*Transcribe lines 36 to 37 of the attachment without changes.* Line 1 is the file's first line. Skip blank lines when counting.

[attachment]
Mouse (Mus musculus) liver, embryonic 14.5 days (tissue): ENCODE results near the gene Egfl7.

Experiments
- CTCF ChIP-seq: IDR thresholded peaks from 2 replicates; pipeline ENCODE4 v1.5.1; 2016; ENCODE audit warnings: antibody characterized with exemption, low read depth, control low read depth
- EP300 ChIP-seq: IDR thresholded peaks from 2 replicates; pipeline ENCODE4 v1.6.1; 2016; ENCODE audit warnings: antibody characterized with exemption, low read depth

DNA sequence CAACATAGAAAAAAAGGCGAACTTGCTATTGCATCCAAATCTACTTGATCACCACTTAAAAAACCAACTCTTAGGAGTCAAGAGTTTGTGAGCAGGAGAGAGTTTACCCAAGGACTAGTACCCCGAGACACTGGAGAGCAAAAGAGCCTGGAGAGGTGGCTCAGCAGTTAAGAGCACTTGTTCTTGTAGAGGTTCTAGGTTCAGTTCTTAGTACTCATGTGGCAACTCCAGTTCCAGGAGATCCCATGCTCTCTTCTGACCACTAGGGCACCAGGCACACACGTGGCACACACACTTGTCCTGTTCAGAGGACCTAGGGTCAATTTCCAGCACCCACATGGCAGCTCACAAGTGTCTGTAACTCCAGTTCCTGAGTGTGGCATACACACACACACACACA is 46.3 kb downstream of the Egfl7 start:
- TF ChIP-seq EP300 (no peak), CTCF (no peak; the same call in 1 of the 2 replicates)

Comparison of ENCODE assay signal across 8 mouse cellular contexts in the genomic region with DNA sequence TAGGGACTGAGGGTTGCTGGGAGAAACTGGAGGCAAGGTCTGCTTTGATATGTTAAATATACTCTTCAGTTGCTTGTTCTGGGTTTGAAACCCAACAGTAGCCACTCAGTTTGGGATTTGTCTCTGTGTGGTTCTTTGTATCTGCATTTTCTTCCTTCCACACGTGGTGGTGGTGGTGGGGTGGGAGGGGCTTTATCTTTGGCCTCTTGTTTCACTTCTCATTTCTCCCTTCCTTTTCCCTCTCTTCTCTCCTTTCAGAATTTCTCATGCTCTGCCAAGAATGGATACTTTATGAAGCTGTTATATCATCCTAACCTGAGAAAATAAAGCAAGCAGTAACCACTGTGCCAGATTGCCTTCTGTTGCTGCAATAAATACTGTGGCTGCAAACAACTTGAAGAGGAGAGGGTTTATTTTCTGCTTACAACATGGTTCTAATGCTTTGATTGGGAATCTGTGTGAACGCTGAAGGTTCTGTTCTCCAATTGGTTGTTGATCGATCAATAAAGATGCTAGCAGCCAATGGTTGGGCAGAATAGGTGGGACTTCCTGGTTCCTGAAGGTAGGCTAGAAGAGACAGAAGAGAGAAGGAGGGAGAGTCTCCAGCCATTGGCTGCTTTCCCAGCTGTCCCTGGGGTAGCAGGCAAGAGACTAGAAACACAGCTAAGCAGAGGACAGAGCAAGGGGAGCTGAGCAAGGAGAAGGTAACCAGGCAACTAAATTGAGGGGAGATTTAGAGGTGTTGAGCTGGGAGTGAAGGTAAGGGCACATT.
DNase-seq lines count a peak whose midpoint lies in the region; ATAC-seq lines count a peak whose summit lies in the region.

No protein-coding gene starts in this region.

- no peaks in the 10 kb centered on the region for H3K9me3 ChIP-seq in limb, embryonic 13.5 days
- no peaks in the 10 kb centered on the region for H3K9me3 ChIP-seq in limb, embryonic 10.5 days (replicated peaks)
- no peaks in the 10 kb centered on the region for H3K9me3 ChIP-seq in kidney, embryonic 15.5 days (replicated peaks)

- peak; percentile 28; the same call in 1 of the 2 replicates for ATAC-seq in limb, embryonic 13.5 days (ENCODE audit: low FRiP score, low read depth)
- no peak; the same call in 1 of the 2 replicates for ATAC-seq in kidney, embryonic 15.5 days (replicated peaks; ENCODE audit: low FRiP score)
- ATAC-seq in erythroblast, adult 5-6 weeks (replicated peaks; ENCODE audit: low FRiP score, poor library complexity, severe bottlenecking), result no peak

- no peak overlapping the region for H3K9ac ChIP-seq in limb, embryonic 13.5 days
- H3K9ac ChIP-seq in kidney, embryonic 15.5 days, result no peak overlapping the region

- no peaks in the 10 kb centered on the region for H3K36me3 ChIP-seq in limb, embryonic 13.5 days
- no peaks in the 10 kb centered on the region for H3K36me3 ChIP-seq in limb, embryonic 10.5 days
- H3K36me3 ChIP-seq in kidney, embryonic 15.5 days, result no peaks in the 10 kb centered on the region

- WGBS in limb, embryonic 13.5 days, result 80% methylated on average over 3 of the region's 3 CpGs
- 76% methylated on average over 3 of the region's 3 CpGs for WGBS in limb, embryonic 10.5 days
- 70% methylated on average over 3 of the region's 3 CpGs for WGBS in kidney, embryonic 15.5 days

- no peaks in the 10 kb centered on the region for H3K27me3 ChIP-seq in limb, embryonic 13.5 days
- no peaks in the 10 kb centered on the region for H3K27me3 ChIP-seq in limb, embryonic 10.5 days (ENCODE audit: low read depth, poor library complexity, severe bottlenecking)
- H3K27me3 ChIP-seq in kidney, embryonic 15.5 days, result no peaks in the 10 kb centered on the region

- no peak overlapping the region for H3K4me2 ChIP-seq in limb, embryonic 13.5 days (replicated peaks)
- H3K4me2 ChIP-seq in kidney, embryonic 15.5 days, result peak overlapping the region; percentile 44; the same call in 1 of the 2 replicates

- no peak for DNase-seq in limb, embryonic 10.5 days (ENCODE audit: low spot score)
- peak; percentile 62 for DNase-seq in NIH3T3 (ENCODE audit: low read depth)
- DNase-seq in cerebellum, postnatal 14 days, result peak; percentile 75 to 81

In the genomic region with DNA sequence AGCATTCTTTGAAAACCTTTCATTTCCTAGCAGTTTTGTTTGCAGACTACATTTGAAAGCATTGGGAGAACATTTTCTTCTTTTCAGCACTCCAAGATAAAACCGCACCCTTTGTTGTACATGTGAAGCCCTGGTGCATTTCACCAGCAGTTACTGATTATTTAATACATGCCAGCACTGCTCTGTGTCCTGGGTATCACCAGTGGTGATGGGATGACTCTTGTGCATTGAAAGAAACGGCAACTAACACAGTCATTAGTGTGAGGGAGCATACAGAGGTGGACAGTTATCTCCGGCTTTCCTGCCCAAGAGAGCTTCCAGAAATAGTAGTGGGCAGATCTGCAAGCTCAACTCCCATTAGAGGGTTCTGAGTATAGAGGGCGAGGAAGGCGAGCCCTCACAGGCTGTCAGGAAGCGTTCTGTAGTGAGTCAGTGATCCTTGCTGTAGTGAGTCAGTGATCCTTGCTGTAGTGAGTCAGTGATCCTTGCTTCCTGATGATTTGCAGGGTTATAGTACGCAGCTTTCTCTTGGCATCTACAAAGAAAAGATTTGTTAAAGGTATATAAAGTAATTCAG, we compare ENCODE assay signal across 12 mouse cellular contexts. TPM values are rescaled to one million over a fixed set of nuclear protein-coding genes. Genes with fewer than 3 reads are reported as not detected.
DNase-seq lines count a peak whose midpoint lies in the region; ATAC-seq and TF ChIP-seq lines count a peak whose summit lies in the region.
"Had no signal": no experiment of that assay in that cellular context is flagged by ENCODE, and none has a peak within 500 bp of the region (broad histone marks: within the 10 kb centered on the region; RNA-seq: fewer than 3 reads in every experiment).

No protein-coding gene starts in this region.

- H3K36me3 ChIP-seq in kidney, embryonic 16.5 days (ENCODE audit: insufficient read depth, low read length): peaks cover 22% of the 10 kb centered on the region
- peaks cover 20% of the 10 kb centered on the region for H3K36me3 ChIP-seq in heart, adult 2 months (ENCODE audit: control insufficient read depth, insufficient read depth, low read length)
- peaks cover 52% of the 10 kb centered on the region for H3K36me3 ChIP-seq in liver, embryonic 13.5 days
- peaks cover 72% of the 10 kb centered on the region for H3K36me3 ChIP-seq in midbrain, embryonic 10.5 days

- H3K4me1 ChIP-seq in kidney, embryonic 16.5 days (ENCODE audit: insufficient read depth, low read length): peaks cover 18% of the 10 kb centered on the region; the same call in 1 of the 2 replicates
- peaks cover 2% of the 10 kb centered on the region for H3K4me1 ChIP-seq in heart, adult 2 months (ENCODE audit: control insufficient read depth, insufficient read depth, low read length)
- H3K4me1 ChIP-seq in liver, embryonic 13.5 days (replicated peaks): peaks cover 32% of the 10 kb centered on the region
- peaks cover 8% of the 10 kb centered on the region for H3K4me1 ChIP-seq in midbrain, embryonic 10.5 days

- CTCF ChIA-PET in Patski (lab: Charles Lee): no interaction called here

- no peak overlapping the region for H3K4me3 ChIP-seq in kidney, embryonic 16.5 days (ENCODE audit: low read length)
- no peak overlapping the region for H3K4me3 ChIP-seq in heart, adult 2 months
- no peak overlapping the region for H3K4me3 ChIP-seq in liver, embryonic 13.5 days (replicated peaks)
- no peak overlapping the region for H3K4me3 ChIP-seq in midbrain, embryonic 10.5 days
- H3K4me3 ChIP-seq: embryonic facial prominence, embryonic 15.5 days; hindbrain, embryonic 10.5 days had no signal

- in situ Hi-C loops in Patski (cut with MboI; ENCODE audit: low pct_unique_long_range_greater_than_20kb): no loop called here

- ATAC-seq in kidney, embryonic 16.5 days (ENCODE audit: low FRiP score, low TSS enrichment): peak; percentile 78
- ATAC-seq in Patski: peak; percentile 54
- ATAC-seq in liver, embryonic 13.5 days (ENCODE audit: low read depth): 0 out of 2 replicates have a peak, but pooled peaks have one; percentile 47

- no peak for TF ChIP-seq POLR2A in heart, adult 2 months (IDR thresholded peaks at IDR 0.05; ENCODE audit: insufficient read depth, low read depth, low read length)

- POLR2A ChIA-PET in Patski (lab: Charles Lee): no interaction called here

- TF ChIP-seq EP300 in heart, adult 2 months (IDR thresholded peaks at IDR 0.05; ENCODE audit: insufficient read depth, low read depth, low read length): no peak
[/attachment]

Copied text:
- H3K36me3 ChIP-seq in kidney, embryonic 16.5 days (ENCODE audit: insufficient read depth, low read length): peaks cover 22% of the 10 kb centered on the region
- peaks cover 20% of the 10 kb centered on the region for H3K36me3 ChIP-seq in heart, adult 2 months (ENCODE audit: control insufficient read depth, insufficient read depth, low read length)